Your score is based on the number of questions answered correctly, with no extra penalty for incorrect answers. There are 4 multiple choice sections of the MCAT:

  1. Biological and Biochemical Foundations of Living Systems
  2. Chemical and Physical Foundations of Biological Systems
  3. Psychological, Social, and Biological Foundations of Behavior
  4. Critical Analysis and Reasoning Skills (CARS)

For each section, you’ll be scored based on the number of correct answers. That score will then be converted to a scaled score. The scaled scores of the 4 sections are then added together for your total score.

What is a good MCAT score? Aim to score at least 128 out of 132 in every section, totaling 511 out of 528 across all four sections. A score of 511 and up will put you above the 80th percentile, giving you a competitive edge over other potential medical students. 

But there is no hard and fast rule to define a “good” MCAT score, because it’s absolutely possible to be accepted into medical school with a score under 511. In 2022, the average MCAT score of the incoming class was 512.

Keep in mind: While a 500 score is average, only 36% of medical school applicants get accepted into medical school, so you need to perform significantly better than average.

That’s where personalized MCAT tutoring can help.

3 Scenarios For When to Take the MCAT and Apply to Medical School

Scenario 1: Taking the MCAT just once and applying ASAP

The most ideal scenario is that you achieve your goal MCAT score by the time the med school applications open up in early June. This means taking your MCAT either in the winter/early spring (Jan – April test dates) or in the year prior (remember that MCAT scores remain valid for two or three years, depending on the school).

If you opt to take the test during the Spring semester, keep in mind that things will become busy (e.g., classes, MCAT, application, practice tests, extracurriculars). Depending on your semester workload, it might be best to take the MCAT during the summer prior to applying or during a gap year. That way, it’s not as difficult to carve out MCAT study time.

Scenario 2: Taking the MCAT just once and applying without an MCAT score

This scenario is fairly common for test takers who take the MCAT in the later spring/early summer.

If you take your MCAT any time after late May, you won’t have your score back before June 30th, the date that schools will begin receiving primary applications. You can still submit your AMCAS application to schools without an MCAT score. Keep in mind that they generally won’t review your application until your score is released.

This may not be the absolute end of the world if you take the MCAT early June and your score comes out early July.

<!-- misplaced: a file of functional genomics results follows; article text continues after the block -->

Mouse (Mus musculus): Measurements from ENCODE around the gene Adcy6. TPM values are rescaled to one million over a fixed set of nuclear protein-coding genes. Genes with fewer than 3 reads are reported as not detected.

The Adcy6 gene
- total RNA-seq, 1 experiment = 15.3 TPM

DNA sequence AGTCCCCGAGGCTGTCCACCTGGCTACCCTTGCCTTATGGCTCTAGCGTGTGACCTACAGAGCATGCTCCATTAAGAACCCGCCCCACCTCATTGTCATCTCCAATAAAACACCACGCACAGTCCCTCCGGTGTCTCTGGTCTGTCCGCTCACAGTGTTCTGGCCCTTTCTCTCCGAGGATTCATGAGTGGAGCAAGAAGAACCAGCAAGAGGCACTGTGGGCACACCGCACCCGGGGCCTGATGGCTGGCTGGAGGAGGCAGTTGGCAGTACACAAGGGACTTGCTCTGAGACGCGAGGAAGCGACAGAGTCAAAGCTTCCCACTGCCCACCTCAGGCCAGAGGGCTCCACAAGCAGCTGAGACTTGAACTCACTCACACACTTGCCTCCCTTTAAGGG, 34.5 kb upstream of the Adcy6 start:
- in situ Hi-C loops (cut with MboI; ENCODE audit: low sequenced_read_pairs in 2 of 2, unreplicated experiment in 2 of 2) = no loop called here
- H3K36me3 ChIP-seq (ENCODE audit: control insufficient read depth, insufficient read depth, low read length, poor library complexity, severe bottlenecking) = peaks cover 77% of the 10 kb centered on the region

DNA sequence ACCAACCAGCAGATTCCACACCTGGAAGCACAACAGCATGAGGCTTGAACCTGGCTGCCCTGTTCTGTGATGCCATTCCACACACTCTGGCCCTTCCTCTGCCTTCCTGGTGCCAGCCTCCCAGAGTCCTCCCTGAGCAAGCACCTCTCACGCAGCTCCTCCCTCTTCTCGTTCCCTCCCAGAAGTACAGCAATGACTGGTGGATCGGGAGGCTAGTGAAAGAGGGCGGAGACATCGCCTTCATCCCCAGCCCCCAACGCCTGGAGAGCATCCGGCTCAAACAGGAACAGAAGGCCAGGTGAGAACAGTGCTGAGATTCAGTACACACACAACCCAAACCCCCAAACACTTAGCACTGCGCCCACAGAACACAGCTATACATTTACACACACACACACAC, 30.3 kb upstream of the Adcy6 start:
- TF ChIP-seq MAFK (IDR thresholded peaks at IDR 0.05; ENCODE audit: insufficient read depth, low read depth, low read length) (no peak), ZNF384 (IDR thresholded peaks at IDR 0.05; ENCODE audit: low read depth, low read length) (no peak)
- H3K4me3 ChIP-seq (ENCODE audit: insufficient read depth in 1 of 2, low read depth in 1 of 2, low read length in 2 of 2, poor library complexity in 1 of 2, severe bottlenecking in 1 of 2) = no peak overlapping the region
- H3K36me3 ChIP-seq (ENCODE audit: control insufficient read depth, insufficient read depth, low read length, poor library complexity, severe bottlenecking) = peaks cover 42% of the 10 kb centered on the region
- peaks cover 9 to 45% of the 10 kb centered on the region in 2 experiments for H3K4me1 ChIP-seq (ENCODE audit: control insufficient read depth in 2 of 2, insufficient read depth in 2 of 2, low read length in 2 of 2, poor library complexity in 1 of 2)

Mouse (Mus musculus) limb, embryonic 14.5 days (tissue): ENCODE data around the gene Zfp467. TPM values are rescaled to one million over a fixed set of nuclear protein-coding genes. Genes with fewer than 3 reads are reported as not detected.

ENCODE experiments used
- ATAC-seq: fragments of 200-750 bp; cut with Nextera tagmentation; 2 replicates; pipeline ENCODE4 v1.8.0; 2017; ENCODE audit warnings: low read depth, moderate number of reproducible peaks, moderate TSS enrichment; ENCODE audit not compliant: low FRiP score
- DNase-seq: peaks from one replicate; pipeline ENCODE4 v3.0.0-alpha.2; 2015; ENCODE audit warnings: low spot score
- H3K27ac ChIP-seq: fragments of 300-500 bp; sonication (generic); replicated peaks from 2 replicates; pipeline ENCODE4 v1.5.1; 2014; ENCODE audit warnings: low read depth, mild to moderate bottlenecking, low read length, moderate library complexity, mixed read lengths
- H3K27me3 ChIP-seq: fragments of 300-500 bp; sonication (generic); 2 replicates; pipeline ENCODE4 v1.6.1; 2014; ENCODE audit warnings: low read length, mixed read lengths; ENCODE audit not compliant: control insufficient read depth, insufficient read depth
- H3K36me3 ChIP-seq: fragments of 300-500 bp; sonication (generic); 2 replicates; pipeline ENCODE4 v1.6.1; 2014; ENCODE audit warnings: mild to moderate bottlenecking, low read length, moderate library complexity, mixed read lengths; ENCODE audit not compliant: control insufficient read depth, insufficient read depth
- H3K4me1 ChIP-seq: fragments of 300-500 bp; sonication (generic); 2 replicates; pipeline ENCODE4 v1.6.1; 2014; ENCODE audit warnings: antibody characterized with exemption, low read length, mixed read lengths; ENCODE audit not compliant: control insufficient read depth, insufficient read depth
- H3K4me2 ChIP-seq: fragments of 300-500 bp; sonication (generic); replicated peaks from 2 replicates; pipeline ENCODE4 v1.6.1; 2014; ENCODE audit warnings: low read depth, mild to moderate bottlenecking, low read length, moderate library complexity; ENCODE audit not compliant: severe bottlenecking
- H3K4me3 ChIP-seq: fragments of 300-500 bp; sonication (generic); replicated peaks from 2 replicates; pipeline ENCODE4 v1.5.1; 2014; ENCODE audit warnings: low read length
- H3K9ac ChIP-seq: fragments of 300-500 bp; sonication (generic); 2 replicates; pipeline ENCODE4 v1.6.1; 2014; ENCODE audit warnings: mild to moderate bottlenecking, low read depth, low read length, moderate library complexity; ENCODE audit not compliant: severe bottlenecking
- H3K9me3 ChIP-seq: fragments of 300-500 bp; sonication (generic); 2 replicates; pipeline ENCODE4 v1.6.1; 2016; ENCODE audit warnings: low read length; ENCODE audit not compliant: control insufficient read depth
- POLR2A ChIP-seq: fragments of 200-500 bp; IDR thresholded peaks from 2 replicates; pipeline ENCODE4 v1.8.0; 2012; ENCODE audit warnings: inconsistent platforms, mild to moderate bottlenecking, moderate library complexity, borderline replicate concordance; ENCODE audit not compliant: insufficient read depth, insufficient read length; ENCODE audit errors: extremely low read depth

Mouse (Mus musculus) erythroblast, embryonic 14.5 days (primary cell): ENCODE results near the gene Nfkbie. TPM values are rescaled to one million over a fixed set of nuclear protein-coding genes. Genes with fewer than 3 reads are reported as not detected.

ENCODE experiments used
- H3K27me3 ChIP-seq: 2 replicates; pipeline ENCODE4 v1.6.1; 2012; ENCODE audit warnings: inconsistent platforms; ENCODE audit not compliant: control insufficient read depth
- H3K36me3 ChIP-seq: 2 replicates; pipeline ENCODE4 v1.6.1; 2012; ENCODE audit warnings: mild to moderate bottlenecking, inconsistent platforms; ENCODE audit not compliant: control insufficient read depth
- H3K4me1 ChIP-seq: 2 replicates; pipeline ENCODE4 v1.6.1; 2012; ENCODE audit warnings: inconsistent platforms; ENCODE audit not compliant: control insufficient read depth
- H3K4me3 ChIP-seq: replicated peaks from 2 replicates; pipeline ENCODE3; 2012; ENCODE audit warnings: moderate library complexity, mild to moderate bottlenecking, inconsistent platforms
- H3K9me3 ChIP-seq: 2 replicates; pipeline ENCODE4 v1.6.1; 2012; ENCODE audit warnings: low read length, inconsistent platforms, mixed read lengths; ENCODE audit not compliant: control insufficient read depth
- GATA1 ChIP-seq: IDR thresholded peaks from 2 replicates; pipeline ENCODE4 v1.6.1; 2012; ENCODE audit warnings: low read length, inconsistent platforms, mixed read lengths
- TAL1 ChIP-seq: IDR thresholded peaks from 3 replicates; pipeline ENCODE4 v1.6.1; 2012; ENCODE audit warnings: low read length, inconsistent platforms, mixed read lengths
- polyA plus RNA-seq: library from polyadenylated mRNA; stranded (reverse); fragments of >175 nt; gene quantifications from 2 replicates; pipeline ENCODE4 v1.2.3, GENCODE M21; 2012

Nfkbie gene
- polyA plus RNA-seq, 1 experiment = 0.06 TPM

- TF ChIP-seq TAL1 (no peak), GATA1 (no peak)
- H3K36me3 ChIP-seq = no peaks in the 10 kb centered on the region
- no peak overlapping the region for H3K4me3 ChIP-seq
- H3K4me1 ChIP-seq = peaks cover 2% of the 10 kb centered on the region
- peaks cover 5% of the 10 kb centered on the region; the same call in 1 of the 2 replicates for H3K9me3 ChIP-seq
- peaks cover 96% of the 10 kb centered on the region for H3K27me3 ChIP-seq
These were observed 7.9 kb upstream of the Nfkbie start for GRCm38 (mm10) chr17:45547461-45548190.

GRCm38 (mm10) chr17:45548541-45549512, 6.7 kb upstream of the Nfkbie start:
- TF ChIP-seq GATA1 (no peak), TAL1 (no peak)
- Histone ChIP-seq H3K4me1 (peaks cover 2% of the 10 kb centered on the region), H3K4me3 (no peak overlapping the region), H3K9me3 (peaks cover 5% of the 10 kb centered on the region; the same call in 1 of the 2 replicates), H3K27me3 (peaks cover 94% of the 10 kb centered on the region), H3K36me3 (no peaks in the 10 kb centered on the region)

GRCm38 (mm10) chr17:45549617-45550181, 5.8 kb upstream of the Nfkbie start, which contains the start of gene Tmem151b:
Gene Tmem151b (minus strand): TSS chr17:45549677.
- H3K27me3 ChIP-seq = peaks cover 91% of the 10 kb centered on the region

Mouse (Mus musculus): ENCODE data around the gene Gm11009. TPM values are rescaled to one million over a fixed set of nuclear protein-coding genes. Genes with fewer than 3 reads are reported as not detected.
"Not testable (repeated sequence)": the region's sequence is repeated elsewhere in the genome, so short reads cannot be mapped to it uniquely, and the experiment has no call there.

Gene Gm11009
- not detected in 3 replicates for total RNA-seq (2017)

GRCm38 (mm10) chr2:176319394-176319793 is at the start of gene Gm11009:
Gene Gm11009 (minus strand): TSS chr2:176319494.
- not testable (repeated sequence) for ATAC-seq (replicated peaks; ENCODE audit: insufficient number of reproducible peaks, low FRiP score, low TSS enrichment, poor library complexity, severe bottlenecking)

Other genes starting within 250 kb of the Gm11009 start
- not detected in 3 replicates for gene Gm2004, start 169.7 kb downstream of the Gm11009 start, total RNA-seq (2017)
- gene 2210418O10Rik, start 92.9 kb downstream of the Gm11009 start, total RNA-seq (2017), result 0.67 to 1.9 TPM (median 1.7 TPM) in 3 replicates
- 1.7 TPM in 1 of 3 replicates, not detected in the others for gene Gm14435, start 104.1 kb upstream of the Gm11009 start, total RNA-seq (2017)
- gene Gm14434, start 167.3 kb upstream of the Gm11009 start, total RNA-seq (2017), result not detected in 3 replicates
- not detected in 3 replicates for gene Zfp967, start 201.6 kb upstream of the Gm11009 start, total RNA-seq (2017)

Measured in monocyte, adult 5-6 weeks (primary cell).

But remember that the later schools are considering your application, the lower your odds are of receiving an interview invite. This means it’s generally best to have already received your score prior to June 30th so your application can hit the desk of medical school admissions committees as soon as possible.

Scenario 3: Taking the MCAT multiple times

If you weren’t happy with your scores, or you just really like the test center, you can take the MCAT more than once.

This is another reason why it’s better to take the MCAT in the winter/early spring or in the year prior to application. With these test dates, it’s possible to retake the MCAT if you don’t achieve the score you’re looking for prior to submitting your application.

If, on the other hand, you take the MCAT in June and apply without your test score, you won’t be able to retake it soon enough if it doesn’t turn out as you hoped. By then, your score will already have been released to schools and you may have set yourself up for rejection by admissions committees.

Ultimately, it’s probably best for most students to take the MCAT in the year prior to applying or early in the spring/winter. This gives you plenty of time to retake it if you don’t achieve the score you’re looking for.

Next Steps After Receiving Your MCAT Score

After you have your MCAT scores, you will have a better idea of your admissions competitiveness. Take a look at your target schools and start your applications for AMCAS or TMDSAS

How do I get my MCAT re-scored if there was an error? You can request a rescore if you believe there was an error.  To do this, submit an MCAT Rescore Request through the MCAT Registration System.  Time is of the essence in requesting a rescore (no later than 30 days after receiving your score), and the cost for an independent rescore is $65.

Need Help Studying for the MCAT?

MedSchoolCoach offers personalized, one-on-one MCAT tutoring to help you achieve your goal score. Our tutors scored in the 99th percentile on their MCAT, and are highly trained to help you nail your test!